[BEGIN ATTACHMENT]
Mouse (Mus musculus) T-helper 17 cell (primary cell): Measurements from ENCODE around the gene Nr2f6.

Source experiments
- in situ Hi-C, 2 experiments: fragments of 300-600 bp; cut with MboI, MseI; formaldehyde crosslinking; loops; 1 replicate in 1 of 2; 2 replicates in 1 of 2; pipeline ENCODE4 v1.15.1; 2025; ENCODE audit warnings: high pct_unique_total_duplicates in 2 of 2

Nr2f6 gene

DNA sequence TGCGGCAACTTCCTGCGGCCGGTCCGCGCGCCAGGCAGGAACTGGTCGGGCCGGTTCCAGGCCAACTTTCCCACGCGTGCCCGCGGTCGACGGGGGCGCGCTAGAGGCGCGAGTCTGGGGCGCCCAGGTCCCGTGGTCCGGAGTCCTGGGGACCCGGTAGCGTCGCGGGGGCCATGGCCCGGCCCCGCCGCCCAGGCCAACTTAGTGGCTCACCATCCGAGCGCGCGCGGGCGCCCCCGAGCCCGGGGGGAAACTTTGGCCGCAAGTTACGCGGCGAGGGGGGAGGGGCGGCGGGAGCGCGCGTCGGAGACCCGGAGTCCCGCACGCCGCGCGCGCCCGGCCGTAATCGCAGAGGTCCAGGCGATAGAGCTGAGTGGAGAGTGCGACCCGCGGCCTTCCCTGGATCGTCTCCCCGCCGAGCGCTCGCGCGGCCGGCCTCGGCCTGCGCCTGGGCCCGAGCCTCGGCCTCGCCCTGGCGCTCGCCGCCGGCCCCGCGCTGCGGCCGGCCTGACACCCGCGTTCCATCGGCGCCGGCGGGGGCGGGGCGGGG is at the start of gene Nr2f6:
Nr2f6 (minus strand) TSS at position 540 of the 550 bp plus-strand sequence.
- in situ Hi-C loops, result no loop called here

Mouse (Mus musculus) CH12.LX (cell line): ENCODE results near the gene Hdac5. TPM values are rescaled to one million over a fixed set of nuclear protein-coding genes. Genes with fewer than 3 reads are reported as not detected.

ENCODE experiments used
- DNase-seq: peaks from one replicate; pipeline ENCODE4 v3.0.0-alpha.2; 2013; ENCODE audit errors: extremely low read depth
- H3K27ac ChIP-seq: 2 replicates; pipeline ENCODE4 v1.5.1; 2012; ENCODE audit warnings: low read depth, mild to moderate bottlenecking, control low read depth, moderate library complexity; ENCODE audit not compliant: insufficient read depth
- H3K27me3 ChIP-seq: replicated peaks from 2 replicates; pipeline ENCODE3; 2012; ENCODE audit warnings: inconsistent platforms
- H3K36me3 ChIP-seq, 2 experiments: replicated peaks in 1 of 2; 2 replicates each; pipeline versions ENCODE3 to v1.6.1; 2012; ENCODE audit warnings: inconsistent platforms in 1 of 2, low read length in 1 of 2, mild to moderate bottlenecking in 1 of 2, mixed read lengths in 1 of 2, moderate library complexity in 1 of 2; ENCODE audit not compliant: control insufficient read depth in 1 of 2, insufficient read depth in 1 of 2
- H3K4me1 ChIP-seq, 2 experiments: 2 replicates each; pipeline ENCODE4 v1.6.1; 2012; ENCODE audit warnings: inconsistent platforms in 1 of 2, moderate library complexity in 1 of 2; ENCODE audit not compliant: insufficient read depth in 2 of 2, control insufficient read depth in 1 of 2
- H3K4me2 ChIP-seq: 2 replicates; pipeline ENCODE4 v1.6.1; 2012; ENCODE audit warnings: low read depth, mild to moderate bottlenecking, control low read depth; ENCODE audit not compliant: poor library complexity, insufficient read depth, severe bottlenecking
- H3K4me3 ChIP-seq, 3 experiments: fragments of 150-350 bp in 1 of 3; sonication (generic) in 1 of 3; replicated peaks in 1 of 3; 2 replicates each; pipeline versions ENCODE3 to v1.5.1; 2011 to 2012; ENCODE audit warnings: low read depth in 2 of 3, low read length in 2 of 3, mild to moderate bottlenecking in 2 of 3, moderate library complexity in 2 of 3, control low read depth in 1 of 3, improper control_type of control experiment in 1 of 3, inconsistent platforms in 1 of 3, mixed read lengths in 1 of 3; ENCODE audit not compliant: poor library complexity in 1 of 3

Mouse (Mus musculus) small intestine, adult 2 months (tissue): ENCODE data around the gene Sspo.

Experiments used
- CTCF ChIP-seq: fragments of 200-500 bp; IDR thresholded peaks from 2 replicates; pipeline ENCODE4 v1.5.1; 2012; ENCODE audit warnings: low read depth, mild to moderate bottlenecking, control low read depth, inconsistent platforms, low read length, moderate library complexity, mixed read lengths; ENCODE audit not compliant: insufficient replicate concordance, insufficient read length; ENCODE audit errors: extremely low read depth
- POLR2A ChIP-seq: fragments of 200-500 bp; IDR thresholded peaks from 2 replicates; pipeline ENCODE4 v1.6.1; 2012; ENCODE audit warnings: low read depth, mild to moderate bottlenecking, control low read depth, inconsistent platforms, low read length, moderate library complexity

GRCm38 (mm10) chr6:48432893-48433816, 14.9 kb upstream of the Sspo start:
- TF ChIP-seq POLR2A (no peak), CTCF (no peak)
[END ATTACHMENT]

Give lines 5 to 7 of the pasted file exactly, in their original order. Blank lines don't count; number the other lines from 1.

DNA sequence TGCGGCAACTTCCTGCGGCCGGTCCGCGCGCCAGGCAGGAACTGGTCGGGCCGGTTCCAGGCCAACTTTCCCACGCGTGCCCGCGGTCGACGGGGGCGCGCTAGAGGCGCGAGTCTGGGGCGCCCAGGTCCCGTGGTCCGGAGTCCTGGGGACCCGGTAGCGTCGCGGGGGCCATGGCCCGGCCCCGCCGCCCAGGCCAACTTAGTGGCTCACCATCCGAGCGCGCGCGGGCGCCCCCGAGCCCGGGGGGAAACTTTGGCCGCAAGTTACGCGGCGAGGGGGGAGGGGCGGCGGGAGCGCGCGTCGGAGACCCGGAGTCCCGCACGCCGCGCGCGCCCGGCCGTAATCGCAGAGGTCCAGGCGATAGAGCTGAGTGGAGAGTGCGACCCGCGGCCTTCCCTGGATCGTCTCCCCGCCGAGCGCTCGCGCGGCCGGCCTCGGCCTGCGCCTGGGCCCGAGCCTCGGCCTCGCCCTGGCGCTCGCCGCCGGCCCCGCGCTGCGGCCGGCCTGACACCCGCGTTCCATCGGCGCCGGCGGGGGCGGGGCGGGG is at the start of gene Nr2f6:
Nr2f6 (minus strand) TSS at position 540 of the 550 bp plus-strand sequence.
- in situ Hi-C loops, result no loop called here